Participatory Action Research
A research approach where researchers and participants work together to identify an issue, collect data, conduct analysis and take action together. Researchers may be internal or external
Ownership, input and the benefits of research are often unequally distributed, with “researcher” being a title of privilege accorded to some and not others.
Participatory action research is a research approach where a group of researchers and participants work together to identify an issue, collect data, conduct analysis and take action together. The researchers may be internal or external to Transition.
PAR comprises a well established set of principles (many of which fit well with those outlined at Level 2 of this pattern language) and practices. It prioritises inclusion, equality, dialogue and action. It is therefore often used alongside or as research as activism.
PAR has become popular in recent years with academic as well as community researchers. Some of its uses do not adhere to the principles and processes embodied by those who inspired it (e.g. Paolo Freire, Orlando Fals-Border). Radical/liberatory practices of PAR are most likely to result in research which furthers the goals of Transition and avoided the pitfalls of past engagements with researchers.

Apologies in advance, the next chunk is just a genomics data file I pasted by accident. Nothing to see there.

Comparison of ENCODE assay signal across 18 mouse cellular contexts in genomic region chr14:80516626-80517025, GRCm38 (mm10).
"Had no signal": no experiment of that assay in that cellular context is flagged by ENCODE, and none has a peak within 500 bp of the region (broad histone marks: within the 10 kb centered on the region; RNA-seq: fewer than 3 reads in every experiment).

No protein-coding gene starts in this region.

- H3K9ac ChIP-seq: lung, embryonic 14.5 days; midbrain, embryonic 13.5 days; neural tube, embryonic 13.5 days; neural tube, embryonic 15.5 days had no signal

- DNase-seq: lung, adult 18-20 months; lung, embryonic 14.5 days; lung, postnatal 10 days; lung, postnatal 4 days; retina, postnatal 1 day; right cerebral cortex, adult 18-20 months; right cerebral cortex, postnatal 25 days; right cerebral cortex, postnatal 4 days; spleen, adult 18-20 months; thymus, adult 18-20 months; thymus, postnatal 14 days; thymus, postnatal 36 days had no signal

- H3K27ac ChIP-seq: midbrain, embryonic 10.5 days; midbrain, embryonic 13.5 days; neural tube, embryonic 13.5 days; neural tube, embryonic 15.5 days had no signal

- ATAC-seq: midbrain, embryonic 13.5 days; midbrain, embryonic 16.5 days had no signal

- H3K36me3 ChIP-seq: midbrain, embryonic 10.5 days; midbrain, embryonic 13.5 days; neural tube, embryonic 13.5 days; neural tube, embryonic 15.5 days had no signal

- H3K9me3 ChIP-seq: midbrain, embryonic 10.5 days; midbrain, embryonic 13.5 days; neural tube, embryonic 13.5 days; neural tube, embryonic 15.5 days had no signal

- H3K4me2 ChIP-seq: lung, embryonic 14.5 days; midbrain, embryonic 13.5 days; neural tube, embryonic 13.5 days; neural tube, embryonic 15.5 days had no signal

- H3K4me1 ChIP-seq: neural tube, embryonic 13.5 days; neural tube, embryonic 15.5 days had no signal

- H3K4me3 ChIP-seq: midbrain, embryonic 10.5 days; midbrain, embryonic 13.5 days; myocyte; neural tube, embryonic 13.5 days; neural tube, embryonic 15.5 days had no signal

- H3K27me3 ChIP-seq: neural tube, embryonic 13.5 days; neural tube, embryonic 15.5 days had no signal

However, there are likely to be occasions where full collaboration is not desired or appropriate - see an agreed level of collaboration.
Participatory action research provides an established framework for more equal, radical and liberatory research engagements that forefront the core principles, whether research is based inside or outside Transition.
Kindon S, Pain R and Kesby M (2007) Connecting People, Participation and Place: Participatory Action Research Approaches and Methods Routledge
Armstrong, A. Banks, S. (2011) Co-inquiry Toolkit, Beacon North East/National Coordinating Centre for Public Engagement (available at http://www.dur.ac.uk/beacon/socialjustice/publications/participatory)
Pain R, Whitman G, Milledge D and Lune Rivers Trust (2012) Participatory Action Research Toolkit: an introduction to using PAR as an approach to learning, research and action. (available at http://www.dur.ac.uk/beacon/socialjustice/researchprojects/adaptive_strategies/)
Centre for Social Justice and Community Action and National Coordinating Centre for Public Engagement (2012) Community-based Participatory Research: A Guide to Ethical Principles and Practices Centre for Social Justice and Community Action, Durham University. Available at:
The journal PLA Notes is a useful and easily accessible set of resources, especially good for current case studies and practical examples of methods.